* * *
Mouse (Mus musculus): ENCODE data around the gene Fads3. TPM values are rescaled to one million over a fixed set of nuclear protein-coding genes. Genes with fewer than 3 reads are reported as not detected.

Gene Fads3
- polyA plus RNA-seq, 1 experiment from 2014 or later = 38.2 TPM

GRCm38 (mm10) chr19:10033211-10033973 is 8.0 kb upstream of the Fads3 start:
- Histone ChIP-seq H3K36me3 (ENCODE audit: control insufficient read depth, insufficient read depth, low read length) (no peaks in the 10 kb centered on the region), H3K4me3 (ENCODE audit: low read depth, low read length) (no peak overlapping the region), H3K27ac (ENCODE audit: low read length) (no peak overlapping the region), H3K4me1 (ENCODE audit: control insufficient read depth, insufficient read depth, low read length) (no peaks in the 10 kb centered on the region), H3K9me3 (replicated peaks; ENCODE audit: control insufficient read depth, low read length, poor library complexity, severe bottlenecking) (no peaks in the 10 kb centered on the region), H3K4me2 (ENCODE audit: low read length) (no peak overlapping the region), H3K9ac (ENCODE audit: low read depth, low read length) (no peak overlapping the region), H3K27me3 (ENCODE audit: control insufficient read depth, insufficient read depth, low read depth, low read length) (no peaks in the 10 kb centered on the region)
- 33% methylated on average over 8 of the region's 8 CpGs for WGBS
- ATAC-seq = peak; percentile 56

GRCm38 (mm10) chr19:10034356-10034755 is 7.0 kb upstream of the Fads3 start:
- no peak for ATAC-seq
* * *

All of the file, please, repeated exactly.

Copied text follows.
Mouse (Mus musculus): ENCODE data around the gene Fads3. TPM values are rescaled to one million over a fixed set of nuclear protein-coding genes. Genes with fewer than 3 reads are reported as not detected.

Gene Fads3
- polyA plus RNA-seq, 1 experiment from 2014 or later = 38.2 TPM

GRCm38 (mm10) chr19:10033211-10033973 is 8.0 kb upstream of the Fads3 start:
- Histone ChIP-seq H3K36me3 (ENCODE audit: control insufficient read depth, insufficient read depth, low read length) (no peaks in the 10 kb centered on the region), H3K4me3 (ENCODE audit: low read depth, low read length) (no peak overlapping the region), H3K27ac (ENCODE audit: low read length) (no peak overlapping the region), H3K4me1 (ENCODE audit: control insufficient read depth, insufficient read depth, low read length) (no peaks in the 10 kb centered on the region), H3K9me3 (replicated peaks; ENCODE audit: control insufficient read depth, low read length, poor library complexity, severe bottlenecking) (no peaks in the 10 kb centered on the region), H3K4me2 (ENCODE audit: low read length) (no peak overlapping the region), H3K9ac (ENCODE audit: low read depth, low read length) (no peak overlapping the region), H3K27me3 (ENCODE audit: control insufficient read depth, insufficient read depth, low read depth, low read length) (no peaks in the 10 kb centered on the region)
- 33% methylated on average over 8 of the region's 8 CpGs for WGBS
- ATAC-seq = peak; percentile 56

GRCm38 (mm10) chr19:10034356-10034755 is 7.0 kb upstream of the Fads3 start:
- no peak for ATAC-seq